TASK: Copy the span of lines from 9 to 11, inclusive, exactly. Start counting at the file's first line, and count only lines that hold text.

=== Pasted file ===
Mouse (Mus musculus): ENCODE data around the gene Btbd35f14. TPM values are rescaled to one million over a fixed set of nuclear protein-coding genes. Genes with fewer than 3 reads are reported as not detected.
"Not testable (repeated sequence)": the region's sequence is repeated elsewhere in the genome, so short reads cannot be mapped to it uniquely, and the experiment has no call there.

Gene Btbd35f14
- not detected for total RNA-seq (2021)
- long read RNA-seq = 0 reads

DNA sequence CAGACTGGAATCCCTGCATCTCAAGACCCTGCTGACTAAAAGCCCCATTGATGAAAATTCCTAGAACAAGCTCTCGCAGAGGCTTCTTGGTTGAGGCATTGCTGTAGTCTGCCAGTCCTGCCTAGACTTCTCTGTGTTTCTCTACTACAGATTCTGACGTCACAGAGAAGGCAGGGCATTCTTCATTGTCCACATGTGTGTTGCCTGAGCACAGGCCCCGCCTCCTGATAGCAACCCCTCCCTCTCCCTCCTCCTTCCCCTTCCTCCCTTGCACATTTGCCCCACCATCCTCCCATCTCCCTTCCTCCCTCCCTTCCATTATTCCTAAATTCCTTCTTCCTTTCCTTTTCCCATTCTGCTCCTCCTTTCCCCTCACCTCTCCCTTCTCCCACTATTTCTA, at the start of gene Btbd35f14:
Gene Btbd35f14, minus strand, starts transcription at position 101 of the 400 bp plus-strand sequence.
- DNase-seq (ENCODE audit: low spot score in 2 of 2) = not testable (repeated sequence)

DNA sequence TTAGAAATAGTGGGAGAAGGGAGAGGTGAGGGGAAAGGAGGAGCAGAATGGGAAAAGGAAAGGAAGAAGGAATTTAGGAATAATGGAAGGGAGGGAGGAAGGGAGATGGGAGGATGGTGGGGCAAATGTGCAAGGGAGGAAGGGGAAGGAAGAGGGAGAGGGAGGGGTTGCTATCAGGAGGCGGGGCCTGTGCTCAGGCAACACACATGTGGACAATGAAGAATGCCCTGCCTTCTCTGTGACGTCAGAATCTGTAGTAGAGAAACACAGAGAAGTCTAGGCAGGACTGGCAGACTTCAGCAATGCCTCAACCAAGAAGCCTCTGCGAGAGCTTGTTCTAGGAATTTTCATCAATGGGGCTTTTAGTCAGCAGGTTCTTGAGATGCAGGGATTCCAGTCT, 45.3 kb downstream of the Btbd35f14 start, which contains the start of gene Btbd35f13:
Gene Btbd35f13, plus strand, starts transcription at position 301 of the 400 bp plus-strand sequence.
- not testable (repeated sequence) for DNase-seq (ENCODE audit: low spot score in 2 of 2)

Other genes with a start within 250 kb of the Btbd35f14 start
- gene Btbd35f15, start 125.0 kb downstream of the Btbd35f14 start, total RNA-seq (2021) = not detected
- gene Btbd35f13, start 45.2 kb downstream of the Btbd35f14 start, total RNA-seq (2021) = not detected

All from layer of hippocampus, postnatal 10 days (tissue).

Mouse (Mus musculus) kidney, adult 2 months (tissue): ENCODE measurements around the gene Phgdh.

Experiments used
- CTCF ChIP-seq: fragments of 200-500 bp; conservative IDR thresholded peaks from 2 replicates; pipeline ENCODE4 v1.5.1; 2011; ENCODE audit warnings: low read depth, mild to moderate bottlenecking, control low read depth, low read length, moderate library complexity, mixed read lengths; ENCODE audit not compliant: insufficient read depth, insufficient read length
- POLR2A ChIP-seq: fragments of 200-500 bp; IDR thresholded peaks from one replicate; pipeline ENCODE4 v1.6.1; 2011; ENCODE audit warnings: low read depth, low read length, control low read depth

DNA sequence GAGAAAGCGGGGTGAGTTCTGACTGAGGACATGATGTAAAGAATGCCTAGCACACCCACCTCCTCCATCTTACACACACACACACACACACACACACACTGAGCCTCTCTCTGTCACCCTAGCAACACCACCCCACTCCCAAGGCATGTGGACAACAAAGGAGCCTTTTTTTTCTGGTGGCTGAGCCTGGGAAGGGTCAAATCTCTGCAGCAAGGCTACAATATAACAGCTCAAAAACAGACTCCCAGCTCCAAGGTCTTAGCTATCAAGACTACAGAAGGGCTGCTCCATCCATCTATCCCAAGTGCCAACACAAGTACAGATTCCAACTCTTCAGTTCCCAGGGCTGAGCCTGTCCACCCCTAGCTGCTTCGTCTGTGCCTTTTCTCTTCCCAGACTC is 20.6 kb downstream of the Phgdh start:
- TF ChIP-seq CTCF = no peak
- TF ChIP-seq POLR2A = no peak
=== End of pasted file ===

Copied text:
DNA sequence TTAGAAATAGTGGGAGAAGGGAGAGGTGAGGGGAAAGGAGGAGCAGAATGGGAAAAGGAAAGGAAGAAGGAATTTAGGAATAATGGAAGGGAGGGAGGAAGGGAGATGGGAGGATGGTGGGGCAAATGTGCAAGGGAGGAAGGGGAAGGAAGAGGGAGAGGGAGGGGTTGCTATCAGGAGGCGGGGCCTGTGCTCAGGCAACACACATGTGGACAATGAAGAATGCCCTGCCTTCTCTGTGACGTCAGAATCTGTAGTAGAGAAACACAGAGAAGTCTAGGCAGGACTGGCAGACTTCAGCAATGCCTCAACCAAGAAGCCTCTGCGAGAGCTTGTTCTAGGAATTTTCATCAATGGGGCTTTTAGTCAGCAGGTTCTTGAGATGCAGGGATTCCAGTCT, 45.3 kb downstream of the Btbd35f14 start, which contains the start of gene Btbd35f13:
Gene Btbd35f13, plus strand, starts transcription at position 301 of the 400 bp plus-strand sequence.
- not testable (repeated sequence) for DNase-seq (ENCODE audit: low spot score in 2 of 2)